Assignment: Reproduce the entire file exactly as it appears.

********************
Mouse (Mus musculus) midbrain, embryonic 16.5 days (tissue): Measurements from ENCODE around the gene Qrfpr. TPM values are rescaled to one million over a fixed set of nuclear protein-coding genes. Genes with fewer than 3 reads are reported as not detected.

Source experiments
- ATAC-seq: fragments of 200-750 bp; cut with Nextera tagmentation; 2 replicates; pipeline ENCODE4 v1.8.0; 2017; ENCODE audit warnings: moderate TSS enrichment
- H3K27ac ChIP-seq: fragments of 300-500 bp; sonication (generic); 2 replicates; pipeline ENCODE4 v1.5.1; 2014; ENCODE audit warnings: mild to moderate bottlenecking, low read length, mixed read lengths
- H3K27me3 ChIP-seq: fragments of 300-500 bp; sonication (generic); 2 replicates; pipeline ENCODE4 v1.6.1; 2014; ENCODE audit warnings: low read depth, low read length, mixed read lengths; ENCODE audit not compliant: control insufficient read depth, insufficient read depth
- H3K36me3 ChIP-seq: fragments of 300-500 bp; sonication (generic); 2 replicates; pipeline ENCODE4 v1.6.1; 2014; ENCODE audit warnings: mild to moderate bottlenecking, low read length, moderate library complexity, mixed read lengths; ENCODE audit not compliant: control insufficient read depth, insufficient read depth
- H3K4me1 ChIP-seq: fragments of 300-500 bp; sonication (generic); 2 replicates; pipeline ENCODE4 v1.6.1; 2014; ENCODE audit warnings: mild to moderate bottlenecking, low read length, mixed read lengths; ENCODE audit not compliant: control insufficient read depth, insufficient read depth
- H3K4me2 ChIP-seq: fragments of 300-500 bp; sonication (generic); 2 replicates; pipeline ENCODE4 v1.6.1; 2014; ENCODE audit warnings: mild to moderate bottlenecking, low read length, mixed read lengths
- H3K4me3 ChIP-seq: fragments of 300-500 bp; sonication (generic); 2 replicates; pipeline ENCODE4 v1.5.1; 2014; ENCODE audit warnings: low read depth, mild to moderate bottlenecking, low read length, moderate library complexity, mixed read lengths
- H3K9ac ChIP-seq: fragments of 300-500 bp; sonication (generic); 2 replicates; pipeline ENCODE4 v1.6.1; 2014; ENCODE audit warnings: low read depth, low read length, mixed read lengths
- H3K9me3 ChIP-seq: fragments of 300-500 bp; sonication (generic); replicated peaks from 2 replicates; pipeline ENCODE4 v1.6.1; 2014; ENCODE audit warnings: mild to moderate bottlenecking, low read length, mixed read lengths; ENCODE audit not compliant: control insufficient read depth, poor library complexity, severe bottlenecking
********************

Mouse (Mus musculus) midbrain, embryonic 16.5 days (tissue): Measurements from ENCODE around the gene Qrfpr. TPM values are rescaled to one million over a fixed set of nuclear protein-coding genes. Genes with fewer than 3 reads are reported as not detected.

Source experiments
- ATAC-seq: fragments of 200-750 bp; cut with Nextera tagmentation; 2 replicates; pipeline ENCODE4 v1.8.0; 2017; ENCODE audit warnings: moderate TSS enrichment
- H3K27ac ChIP-seq: fragments of 300-500 bp; sonication (generic); 2 replicates; pipeline ENCODE4 v1.5.1; 2014; ENCODE audit warnings: mild to moderate bottlenecking, low read length, mixed read lengths
- H3K27me3 ChIP-seq: fragments of 300-500 bp; sonication (generic); 2 replicates; pipeline ENCODE4 v1.6.1; 2014; ENCODE audit warnings: low read depth, low read length, mixed read lengths; ENCODE audit not compliant: control insufficient read depth, insufficient read depth
- H3K36me3 ChIP-seq: fragments of 300-500 bp; sonication (generic); 2 replicates; pipeline ENCODE4 v1.6.1; 2014; ENCODE audit warnings: mild to moderate bottlenecking, low read length, moderate library complexity, mixed read lengths; ENCODE audit not compliant: control insufficient read depth, insufficient read depth
- H3K4me1 ChIP-seq: fragments of 300-500 bp; sonication (generic); 2 replicates; pipeline ENCODE4 v1.6.1; 2014; ENCODE audit warnings: mild to moderate bottlenecking, low read length, mixed read lengths; ENCODE audit not compliant: control insufficient read depth, insufficient read depth
- H3K4me2 ChIP-seq: fragments of 300-500 bp; sonication (generic); 2 replicates; pipeline ENCODE4 v1.6.1; 2014; ENCODE audit warnings: mild to moderate bottlenecking, low read length, mixed read lengths
- H3K4me3 ChIP-seq: fragments of 300-500 bp; sonication (generic); 2 replicates; pipeline ENCODE4 v1.5.1; 2014; ENCODE audit warnings: low read depth, mild to moderate bottlenecking, low read length, moderate library complexity, mixed read lengths
- H3K9ac ChIP-seq: fragments of 300-500 bp; sonication (generic); 2 replicates; pipeline ENCODE4 v1.6.1; 2014; ENCODE audit warnings: low read depth, low read length, mixed read lengths
- H3K9me3 ChIP-seq: fragments of 300-500 bp; sonication (generic); replicated peaks from 2 replicates; pipeline ENCODE4 v1.6.1; 2014; ENCODE audit warnings: mild to moderate bottlenecking, low read length, mixed read lengths; ENCODE audit not compliant: control insufficient read depth, poor library complexity, severe bottlenecking